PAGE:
- slide 1 of 4
The simple non-contact AC voltage detector, sensor, tester circuit design presented in this article will be especially useful to all those electrical engineers and electricians who are engaged in difficult electrical circuit designing, repairing and fault finding jobs. A fault inside any AC electrical system is basically caused through a break in the continuity of specific wires and may result in a major breakdown of the whole system. These breaks in the wires are generally caused by aging, short circuits, or in some places rats could be the main cause of these malfunctions.
Our domestic AC mains (house wiring) voltage is made up of alternating currents that keep shifting phase from positive half cycle to negative half cycle. This happens very fast, normally 50 to 60 times per second. Due to this rapid alteration in its phase, alternating currents generate a fair bit of electrical disturbance in the air.
The proposed circuit is actually a very sensitive radio frequency detector and is able to pick even the slightest of electrical disturbance that may be present in the area surrounding it. It is also able to detect the presence of the mains AC voltage from quite a fair distance. Therefore, to find a break inside electrical wiring, the unit’s antenna may be just dragged across the whole length of the suspected wiring. The circuit will just stop, indicating the presence of an AC phase exactly at the point where the break may have occurred, and thus is able to pinpoint the exact place of the cut in the wiring.
- slide 2 of 4
How does the Circuit Function?
By referring to the circuit schematic we can see that the whole circuit is wired around the IC 324, which is a package of 4 op-amps or quad op-amps.
It forms the heart of the circuit. One of its op amps, A1, is configured as a high gain current to the voltage converter and the second one, A2, is used as a buffer to produce a stabilized output on detection of an AC signal.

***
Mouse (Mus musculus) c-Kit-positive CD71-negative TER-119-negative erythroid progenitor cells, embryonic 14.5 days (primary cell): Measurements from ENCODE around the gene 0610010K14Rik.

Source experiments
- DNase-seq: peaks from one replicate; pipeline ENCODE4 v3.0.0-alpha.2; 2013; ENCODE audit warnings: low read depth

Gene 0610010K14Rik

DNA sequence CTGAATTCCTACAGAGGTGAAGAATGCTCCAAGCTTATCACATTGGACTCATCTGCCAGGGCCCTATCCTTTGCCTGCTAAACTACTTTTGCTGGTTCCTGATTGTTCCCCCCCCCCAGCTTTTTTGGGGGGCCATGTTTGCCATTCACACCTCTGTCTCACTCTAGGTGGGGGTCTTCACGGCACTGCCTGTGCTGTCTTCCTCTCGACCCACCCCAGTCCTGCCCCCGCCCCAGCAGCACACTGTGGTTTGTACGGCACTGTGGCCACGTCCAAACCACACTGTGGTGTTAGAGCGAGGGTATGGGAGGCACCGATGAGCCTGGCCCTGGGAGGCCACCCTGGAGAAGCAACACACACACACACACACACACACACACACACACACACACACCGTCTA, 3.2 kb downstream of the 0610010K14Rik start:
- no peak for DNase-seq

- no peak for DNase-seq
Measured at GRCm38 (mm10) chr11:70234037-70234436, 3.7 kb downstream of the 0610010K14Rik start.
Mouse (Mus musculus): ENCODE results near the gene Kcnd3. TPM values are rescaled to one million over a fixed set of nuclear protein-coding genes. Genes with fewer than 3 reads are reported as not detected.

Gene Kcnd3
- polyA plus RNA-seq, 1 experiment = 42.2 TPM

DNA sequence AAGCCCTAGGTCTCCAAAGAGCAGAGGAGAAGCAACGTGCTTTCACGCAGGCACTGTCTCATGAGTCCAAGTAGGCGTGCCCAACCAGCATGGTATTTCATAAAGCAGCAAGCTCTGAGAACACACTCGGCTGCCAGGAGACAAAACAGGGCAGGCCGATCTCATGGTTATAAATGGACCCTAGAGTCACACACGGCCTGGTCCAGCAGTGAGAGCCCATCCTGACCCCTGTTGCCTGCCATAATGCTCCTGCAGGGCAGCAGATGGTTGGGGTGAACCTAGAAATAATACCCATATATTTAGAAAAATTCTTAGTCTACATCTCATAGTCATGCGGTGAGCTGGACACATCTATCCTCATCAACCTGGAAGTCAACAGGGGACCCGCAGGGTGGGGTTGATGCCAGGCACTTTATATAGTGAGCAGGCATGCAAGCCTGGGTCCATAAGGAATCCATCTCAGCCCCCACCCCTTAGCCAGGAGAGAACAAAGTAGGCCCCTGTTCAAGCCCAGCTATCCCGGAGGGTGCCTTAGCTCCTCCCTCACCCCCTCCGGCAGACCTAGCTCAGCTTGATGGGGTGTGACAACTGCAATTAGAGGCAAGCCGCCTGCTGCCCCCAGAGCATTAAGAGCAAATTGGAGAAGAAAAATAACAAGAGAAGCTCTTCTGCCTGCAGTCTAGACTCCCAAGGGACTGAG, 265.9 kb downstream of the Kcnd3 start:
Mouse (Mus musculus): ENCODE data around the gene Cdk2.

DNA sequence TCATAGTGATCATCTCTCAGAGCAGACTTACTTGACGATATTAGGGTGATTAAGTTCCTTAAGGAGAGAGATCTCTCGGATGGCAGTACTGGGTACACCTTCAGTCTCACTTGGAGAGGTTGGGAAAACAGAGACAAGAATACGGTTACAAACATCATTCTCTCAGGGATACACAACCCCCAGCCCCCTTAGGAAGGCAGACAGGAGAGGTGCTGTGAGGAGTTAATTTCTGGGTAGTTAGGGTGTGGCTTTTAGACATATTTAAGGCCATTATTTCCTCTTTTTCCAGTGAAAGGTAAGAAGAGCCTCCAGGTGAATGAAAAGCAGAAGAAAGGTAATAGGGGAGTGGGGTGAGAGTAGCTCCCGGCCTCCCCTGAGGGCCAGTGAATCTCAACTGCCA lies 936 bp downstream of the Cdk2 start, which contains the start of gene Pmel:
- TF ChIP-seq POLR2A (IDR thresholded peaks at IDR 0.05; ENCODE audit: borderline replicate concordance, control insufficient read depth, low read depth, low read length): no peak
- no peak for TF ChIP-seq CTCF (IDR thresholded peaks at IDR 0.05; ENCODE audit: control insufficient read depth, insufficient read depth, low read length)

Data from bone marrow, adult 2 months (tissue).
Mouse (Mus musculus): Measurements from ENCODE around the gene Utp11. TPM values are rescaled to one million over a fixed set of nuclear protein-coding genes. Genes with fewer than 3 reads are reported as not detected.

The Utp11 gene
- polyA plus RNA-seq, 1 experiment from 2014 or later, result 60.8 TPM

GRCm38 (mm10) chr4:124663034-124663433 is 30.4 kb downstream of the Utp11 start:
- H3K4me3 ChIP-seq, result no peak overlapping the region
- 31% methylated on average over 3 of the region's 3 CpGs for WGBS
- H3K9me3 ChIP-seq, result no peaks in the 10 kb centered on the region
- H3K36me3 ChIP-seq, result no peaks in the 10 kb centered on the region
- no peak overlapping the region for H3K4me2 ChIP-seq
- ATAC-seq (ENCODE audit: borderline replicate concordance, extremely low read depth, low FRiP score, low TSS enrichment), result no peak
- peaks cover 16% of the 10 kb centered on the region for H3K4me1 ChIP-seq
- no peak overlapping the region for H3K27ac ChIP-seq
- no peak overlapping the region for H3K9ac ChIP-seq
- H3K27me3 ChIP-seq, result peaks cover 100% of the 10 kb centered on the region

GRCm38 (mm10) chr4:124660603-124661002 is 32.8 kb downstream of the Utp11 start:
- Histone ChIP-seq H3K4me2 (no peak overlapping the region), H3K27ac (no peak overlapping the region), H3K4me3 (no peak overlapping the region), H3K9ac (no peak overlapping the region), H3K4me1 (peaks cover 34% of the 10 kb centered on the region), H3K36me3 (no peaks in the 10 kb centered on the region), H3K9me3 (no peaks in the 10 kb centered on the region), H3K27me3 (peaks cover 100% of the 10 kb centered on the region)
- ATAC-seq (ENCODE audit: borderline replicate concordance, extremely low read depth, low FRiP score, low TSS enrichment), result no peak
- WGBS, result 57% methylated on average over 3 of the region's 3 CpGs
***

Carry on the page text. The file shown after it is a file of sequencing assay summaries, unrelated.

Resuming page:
(Click Image to Enlarge)
The moment the antenna of the circuit is taken near a conductor carrying AC, the vibrations around the conductor are immediately picked up. These tiny alternating vibrations induce a corresponding current ripple into the circuit, disturbing the overall stability of the circuit.
These input disturbances are instantly amplified by A1 and converted into an output voltage equal to the peak supply voltage of the circuit. The out put is fed to the next amplifier stage via capacitor C1.
On receiving the pulse, A2 further amplifies the signal to produce a visual indication, showing the presence of an AC phase, and vice versa.
The value of R2 may be increased or decreased to correspondingly increase or decrease the sensitivity of the circuit.
- slide 3 of 4
The following parts may be procured from your local electronic spare part retailer. Just hand over this list to him and he will know exactly what requirements you have and provide you with the items on the list:
All resistors are 1/4 watt, 5%, CFR, unless otherwise specified.
R1 = 100 K,
R2 = 10M (means 10 Mega Ohms - 1Mega Ohms is equal to 1000Kilo Ohms and 1Kilo Ohms is equal to 1000 Ohms. Ohm is the basic unit of measurement for resistors.
R3 = 470 Ω,
C1 = 0.01microFarad, CERAMIC, DISC
A1, A2 = IC 324,
BATTERY 9V PP3,
- slide 4 of 4
The circuit of this non-contact AC voltage detector can be easily built within a small piece of general PCB with the help of the given circuit schematic. Just insert all the procured components into the PCB, bend their leads to interconnect, and solder the relevant points. The whole assembly, along with a 9 Volt battery, may then be enclosed inside a small plastic container with only its antenna protruding out of the box. The antenna may be any conductor 3 inches in length, fixed externally to the box and connected internally to the circuit.
While testing, do not let any of your body part touch the antenna of the unit, as that will produce a false indication.
The unit is now ready and may be used to trace out the AC voltage interruptions within the wiring in question.